I would welcome the opportunity to discuss with editor Richard Harley his solutions to the supposed short-term rental problem in Niagara-on-the-Lake, (editorial, Feb. 20, “Solution needed for short-term rentals”).
My wife and I are the owners of Niagara Holiday Rentals and manage 25 vacation homes in Old Town. We are also the owners of a B&B in Old Town. In addition to my experience managing both owner-occupied short-term rentals and whole-home rentals, I have also managed long-term rentals for nearly 10 years.
Unfortunately, short-term rentals have a bad reputation, however, it is just a few bad houses that are causing this misperception. And repeating the complaints of Toronto that short-term rentals are taking away affordable housing is misinformed.
Yes, NOTL is expensive, as is Toronto, but the lack of affordable housing is not the result of short-term rentals, not in Toronto, nor in NOTL. Short-term rentals are a very small factor in influencing affordable housing.
The current mortgage rules in Canada are affecting the lack of affordable housing. The current flawed landlord tenant laws in Ontario are a huge reason for the lack of affordable housing and have directly resulted in many investment properties converting from long-term rentals to short-term rentals.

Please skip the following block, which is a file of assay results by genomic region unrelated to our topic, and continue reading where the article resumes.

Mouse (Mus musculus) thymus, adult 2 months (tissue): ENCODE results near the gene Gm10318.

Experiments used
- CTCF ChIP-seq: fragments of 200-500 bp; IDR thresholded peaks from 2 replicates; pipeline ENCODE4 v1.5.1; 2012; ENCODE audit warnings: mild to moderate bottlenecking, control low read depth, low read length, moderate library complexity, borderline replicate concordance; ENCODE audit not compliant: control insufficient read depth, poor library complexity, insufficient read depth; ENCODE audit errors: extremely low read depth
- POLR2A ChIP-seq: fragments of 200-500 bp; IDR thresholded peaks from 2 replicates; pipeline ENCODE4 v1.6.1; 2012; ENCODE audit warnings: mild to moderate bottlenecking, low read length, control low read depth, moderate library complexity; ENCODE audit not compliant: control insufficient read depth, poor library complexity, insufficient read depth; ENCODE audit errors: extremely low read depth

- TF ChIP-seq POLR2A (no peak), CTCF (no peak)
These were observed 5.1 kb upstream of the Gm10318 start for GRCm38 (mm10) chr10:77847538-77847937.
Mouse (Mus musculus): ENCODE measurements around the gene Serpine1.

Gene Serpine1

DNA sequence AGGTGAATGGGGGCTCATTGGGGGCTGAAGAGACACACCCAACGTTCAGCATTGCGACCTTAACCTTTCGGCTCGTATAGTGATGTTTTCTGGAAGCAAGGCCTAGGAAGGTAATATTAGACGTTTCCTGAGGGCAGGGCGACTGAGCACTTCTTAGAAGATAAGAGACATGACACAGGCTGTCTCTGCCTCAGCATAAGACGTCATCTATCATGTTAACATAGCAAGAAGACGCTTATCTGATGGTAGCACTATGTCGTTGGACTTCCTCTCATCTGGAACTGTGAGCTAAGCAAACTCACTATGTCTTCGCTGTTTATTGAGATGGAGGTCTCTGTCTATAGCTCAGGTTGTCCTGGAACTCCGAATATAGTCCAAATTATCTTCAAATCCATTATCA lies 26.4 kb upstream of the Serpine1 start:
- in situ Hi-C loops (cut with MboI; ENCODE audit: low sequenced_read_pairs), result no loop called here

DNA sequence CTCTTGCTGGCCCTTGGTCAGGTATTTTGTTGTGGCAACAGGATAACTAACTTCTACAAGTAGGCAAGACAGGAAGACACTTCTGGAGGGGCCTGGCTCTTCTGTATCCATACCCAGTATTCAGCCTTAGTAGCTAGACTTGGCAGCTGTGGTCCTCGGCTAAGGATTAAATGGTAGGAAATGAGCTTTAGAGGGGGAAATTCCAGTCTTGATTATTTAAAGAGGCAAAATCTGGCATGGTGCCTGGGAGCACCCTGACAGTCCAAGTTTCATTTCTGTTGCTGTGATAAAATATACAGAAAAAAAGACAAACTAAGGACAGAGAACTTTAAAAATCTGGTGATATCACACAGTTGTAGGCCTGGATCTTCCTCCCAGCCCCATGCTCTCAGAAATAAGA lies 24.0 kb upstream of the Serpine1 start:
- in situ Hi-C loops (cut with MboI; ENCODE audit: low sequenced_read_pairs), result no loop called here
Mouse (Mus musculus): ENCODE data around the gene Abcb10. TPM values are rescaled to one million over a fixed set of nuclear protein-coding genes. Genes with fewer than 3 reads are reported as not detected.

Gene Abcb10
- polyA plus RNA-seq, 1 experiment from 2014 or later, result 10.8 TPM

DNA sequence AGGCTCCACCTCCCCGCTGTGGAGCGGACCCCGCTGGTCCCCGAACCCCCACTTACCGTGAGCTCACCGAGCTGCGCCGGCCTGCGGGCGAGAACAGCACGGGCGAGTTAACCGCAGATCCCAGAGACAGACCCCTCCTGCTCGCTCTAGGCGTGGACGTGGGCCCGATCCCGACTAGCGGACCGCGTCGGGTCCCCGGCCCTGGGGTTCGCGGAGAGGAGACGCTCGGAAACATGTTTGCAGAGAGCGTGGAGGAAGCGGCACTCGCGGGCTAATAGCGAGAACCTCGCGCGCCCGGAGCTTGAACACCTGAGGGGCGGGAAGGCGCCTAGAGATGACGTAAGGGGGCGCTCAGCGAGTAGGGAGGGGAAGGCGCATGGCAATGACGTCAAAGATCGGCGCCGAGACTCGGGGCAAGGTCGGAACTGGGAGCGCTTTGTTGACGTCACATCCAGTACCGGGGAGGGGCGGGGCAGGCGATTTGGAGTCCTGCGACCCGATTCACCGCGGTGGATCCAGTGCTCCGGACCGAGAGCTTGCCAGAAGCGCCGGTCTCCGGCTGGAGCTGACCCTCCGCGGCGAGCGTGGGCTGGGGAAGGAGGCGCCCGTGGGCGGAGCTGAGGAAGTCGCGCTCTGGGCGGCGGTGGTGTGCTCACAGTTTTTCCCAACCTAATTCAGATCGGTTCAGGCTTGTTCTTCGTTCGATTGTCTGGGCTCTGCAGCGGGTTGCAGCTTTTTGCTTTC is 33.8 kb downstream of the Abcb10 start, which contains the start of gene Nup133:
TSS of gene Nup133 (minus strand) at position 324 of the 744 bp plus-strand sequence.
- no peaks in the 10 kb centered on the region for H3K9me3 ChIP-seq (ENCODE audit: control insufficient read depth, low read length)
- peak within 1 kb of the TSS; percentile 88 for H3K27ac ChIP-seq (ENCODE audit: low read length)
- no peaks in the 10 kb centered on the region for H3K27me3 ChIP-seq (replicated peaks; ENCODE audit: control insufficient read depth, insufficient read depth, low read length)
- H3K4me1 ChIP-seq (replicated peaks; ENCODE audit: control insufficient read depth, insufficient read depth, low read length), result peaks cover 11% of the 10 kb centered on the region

I’ve experienced this first-hand with investment properties I owned in London, Ont., and know of many investors who have converted their properties from long-term to short-term rentals due to the problems experienced with long-term rentals.
Regarding the solutions outlined in your editorial:
1. Why must short-term rental operators pay a higher rate than live-in B&B operators? Some vacation rentals are vacation homes for the homeowners. Allowing guests while the home is not used by the owners avoids empty houses and empty streets. According to the town staff and councillors, only a small amount of collected taxes goes to the municipality. Requiring short-term rental properties to pay higher taxes is unfair by any measure.
2. Why must the owner live in the house year-round for a licence to be granted? Many vacation rentals are owned by residents, or have a competent, local property manager looking after the rental. Very few, if any, B&Bs allow young children or pets. Families with children can visit the town and stay at a vacation rental, and there are some that allow a small dog. A family with kids can’t affordably stay in a hotel, and likely couldn’t bring their family pet. A licensed vacation home allows more families and small groups to affordably stay and experience Niagara-on-the-Lake.
3. There are second homes that aren’t used as short-term rentals that the owners only visit on an infrequent basis. Those are empty homes hollowing out the neighbourhood. A vacation rental home is accommodating guests, it’s not hollowing the neighbourhood, but allowing families and friends to get together and experience the town at an affordable rate.